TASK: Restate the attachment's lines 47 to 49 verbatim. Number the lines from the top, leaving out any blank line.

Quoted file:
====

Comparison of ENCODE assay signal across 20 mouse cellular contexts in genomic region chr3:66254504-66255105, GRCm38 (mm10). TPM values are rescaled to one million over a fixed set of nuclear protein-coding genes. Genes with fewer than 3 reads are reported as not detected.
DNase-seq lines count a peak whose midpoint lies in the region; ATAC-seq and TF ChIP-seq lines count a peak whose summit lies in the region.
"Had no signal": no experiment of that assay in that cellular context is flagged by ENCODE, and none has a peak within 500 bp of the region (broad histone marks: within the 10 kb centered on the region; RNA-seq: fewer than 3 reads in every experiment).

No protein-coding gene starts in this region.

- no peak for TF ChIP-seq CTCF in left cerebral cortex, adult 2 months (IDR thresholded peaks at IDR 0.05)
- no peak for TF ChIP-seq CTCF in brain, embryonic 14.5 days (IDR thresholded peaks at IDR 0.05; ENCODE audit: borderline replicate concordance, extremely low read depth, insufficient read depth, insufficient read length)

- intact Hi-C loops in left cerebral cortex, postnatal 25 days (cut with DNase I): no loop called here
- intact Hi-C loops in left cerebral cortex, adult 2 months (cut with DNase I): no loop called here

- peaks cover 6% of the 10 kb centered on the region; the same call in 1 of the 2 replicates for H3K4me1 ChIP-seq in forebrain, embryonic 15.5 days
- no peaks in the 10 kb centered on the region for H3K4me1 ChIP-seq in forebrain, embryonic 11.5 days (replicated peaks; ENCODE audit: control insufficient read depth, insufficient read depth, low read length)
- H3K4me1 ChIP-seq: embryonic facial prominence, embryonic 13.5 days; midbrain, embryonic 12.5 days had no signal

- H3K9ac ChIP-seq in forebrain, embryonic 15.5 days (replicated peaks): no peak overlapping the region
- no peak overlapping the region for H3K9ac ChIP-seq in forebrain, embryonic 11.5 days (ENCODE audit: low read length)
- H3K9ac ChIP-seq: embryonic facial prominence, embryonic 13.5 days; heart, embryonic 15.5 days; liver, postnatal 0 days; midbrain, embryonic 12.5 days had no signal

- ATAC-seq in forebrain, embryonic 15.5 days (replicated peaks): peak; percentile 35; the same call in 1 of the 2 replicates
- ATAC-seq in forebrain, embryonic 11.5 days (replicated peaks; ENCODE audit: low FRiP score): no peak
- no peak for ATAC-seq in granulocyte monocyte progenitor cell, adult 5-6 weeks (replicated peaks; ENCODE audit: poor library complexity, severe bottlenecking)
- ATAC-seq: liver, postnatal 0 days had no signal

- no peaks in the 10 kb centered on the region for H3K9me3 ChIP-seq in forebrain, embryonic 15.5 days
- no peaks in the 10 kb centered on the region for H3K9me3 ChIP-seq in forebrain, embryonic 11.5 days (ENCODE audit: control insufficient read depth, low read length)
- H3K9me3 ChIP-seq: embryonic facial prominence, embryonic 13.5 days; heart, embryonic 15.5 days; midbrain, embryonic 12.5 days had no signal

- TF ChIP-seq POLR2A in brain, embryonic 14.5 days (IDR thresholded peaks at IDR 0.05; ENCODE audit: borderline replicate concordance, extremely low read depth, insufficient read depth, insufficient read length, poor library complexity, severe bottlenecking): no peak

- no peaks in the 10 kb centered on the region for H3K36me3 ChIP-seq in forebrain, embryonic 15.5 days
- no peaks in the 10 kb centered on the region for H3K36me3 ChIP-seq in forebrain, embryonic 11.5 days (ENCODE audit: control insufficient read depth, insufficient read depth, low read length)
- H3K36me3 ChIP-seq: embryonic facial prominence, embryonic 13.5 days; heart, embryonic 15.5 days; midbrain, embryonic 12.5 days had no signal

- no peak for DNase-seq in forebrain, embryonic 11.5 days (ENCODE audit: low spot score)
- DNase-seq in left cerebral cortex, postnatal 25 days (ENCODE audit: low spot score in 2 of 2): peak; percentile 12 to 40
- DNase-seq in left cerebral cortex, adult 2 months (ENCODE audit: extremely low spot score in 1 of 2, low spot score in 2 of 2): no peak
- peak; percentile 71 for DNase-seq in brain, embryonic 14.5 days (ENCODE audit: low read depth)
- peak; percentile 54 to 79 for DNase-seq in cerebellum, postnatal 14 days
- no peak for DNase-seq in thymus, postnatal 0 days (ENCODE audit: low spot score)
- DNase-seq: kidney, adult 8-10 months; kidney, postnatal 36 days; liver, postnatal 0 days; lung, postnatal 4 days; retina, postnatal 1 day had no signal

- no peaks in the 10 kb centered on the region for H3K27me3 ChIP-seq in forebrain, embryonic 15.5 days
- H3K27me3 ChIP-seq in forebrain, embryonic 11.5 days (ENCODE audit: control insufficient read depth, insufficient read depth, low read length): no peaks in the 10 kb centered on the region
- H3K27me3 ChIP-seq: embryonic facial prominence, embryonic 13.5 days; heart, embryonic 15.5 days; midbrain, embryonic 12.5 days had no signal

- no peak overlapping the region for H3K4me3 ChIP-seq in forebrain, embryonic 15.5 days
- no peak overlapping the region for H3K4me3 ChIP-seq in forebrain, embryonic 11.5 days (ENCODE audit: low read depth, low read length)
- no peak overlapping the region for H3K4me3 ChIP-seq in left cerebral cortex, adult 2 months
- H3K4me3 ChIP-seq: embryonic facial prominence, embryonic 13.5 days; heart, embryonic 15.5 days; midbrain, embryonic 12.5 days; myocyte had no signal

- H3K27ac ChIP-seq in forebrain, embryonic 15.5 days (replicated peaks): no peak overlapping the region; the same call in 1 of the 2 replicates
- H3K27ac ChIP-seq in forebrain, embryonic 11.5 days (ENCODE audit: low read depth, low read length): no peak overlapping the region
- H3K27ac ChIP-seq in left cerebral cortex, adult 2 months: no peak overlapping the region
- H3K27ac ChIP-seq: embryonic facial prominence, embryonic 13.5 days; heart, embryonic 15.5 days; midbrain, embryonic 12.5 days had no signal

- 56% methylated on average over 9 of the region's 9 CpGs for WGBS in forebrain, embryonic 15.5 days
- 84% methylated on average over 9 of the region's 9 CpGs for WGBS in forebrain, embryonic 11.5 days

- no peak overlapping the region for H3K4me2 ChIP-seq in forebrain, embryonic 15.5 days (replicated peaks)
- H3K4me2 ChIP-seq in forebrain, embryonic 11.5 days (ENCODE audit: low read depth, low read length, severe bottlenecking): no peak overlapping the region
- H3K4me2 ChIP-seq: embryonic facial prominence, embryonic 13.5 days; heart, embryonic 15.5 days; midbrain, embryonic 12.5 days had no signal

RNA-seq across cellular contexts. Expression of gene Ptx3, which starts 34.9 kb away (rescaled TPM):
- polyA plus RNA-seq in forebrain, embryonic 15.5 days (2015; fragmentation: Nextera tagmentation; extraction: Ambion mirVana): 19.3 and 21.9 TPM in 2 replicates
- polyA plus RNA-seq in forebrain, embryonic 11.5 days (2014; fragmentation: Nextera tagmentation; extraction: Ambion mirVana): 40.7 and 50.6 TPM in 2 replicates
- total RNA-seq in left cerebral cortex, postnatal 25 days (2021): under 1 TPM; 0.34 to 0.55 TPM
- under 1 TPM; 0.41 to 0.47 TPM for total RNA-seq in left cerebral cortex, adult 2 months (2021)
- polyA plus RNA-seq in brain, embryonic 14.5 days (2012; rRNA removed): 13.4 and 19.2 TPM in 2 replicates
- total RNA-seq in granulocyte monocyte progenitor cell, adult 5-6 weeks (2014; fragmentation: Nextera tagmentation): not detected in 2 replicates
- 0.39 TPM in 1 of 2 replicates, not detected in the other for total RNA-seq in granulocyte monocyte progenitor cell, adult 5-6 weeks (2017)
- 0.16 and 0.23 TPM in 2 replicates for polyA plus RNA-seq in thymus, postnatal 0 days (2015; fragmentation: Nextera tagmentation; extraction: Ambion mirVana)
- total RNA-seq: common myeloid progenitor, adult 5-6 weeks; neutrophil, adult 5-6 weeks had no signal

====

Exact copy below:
- H3K4me2 ChIP-seq in forebrain, embryonic 11.5 days (ENCODE audit: low read depth, low read length, severe bottlenecking): no peak overlapping the region
- H3K4me2 ChIP-seq: embryonic facial prominence, embryonic 13.5 days; heart, embryonic 15.5 days; midbrain, embryonic 12.5 days had no signal

RNA-seq across cellular contexts. Expression of gene Ptx3, which starts 34.9 kb away (rescaled TPM):